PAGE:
One thing that is remarkably disturbing about this backpedaling is that, in an ostensibly progressive city by many measures (civil rights, tolerance, environmentalism), the counterattack is steeped in conservative ideology. That is, conservatives believe that government should require ample and cheap parking, whether in new housing or on the street. This conservative ideology, shared by many car drivers and merchants---and even by some self-professed progressives---is steeped in the idea people still need cars. This despite the evidence that cars are extremely destructive to our environment, socially inequitable, and only seem essential because of poor planning decisions, not human nature.
This is in line with Henderson's fatuous riff on ideology and anti-carism in his book, as if people consult their ideological inclinations before they get on a bus, on a bike, or in a car. Speaking of "human nature," people simply use the means of transportation available to make a trip. Yes, it's more or less inequitable that some folks can afford a car and others can't, but neither Henderson nor anyone else can do anything about that, except to make Muni a better system for those of us without cars. But the silly implication is that only right-wingers would oppose this "progressive" anti-car traffic policy.
I suspect that Henderson doesn't have children or a personal/professional life that requires a car, though one wonders how he gets from SF State to Hayes Valley, a time-consuming trip on Muni.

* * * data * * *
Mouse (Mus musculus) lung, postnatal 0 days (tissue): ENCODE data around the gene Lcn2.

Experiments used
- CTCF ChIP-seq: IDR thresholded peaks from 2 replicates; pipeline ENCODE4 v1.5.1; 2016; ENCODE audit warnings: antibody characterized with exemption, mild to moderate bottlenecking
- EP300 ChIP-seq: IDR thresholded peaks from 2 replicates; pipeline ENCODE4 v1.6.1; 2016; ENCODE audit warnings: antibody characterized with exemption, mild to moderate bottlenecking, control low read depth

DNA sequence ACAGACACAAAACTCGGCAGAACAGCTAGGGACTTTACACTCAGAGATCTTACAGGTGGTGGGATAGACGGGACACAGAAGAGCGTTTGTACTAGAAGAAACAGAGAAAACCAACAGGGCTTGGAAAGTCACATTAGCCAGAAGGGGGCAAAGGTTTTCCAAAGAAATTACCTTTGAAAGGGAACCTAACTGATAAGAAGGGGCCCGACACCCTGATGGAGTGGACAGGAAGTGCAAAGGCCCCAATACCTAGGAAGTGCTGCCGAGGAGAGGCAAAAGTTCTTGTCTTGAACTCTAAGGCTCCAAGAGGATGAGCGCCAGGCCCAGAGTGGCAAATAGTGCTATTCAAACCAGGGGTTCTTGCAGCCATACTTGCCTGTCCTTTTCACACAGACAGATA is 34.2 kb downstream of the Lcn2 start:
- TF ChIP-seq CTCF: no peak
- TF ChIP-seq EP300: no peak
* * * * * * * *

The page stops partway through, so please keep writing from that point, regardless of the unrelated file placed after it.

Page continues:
Henderson is bitter about the recent campaign against 8 Washington:
But during the campaigns, the lack of attention to parking was curious. Notably, progressive-leaning transportation organizations like the San Francisco Bicycle Coalition, Walk SF, and Transform sat out the election despite the project's excessive 327 underground parking spaces, which violated hard-fought progressive planning efforts to make the waterfront livable. The Council of Community Housing Organizations also sat it out, despite benefitting from the progressive parking policies that 8 Washington violated. It appears that despite their transit-first rhetoric, progressives made a tactical calculation to keep parking out of the campaign. The progressive victory came with a Faustian bargain which involved ignoring parking.
To a hammer like Henderson, the whole world is a nail. If the Bicycle Coalition, Walk SF, and Transform insisted on making the anti-8 Washington campaign about parking, they would have achieved two things: made themselves look like the anti-car fanatics that they really are, while losing votes for that campaign, since the whole anti-car bike movement is not particularly popular even in San Francisco. These organizations wisely stayed out of it, not that the Bicycle Coalition has anything against highrises, since it supports the Market/Octavia Plan, which allows 40-story highrises at Market and Van Ness.
"Faustian bargain"? What's the downside of ignoring the parking issue during this campaign? There is none, since it was mostly about limiting building height on the waterfront, though city voters finally got a chance to lash out against the rapid gentrification of the city.
Henderson and the anti-car movement in SF better hope that city voters never get a chance to weigh in on the Bicycle Plan and other anti-car projects, since they would suffer a similar fate.